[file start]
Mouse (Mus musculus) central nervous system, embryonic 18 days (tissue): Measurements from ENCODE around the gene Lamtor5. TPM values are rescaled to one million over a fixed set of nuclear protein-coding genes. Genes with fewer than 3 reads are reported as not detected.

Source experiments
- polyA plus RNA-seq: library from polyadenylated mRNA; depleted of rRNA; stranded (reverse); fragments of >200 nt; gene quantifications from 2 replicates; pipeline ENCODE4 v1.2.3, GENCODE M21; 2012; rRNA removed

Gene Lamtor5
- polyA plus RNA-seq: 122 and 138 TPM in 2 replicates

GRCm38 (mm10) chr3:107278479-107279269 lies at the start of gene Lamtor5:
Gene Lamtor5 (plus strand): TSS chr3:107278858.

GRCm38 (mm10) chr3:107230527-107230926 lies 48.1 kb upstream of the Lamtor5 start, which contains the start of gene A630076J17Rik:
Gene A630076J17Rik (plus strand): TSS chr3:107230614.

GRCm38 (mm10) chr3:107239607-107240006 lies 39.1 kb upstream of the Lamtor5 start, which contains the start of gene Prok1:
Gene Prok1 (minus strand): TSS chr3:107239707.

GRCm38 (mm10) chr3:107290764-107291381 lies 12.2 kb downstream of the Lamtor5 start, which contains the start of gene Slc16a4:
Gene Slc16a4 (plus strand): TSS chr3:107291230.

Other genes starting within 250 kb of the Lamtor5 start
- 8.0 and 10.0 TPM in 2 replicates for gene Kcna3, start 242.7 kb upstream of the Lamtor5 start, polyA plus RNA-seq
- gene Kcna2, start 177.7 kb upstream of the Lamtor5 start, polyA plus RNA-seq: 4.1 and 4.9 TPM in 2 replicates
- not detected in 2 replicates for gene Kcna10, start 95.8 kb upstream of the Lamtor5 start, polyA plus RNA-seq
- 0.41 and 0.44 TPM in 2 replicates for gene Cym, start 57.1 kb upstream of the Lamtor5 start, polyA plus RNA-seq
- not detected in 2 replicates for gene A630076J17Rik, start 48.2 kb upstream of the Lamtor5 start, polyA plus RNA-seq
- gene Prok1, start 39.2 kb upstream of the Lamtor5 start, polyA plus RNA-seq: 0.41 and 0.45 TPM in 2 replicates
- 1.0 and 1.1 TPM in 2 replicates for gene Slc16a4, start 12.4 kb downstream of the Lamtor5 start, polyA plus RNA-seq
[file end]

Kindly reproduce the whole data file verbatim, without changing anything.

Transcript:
Mouse (Mus musculus) central nervous system, embryonic 18 days (tissue): Measurements from ENCODE around the gene Lamtor5. TPM values are rescaled to one million over a fixed set of nuclear protein-coding genes. Genes with fewer than 3 reads are reported as not detected.

Source experiments
- polyA plus RNA-seq: library from polyadenylated mRNA; depleted of rRNA; stranded (reverse); fragments of >200 nt; gene quantifications from 2 replicates; pipeline ENCODE4 v1.2.3, GENCODE M21; 2012; rRNA removed

Gene Lamtor5
- polyA plus RNA-seq: 122 and 138 TPM in 2 replicates

GRCm38 (mm10) chr3:107278479-107279269 lies at the start of gene Lamtor5:
Gene Lamtor5 (plus strand): TSS chr3:107278858.

GRCm38 (mm10) chr3:107230527-107230926 lies 48.1 kb upstream of the Lamtor5 start, which contains the start of gene A630076J17Rik:
Gene A630076J17Rik (plus strand): TSS chr3:107230614.

GRCm38 (mm10) chr3:107239607-107240006 lies 39.1 kb upstream of the Lamtor5 start, which contains the start of gene Prok1:
Gene Prok1 (minus strand): TSS chr3:107239707.

GRCm38 (mm10) chr3:107290764-107291381 lies 12.2 kb downstream of the Lamtor5 start, which contains the start of gene Slc16a4:
Gene Slc16a4 (plus strand): TSS chr3:107291230.

Other genes starting within 250 kb of the Lamtor5 start
- 8.0 and 10.0 TPM in 2 replicates for gene Kcna3, start 242.7 kb upstream of the Lamtor5 start, polyA plus RNA-seq
- gene Kcna2, start 177.7 kb upstream of the Lamtor5 start, polyA plus RNA-seq: 4.1 and 4.9 TPM in 2 replicates
- not detected in 2 replicates for gene Kcna10, start 95.8 kb upstream of the Lamtor5 start, polyA plus RNA-seq
- 0.41 and 0.44 TPM in 2 replicates for gene Cym, start 57.1 kb upstream of the Lamtor5 start, polyA plus RNA-seq
- not detected in 2 replicates for gene A630076J17Rik, start 48.2 kb upstream of the Lamtor5 start, polyA plus RNA-seq
- gene Prok1, start 39.2 kb upstream of the Lamtor5 start, polyA plus RNA-seq: 0.41 and 0.45 TPM in 2 replicates
- 1.0 and 1.1 TPM in 2 replicates for gene Slc16a4, start 12.4 kb downstream of the Lamtor5 start, polyA plus RNA-seq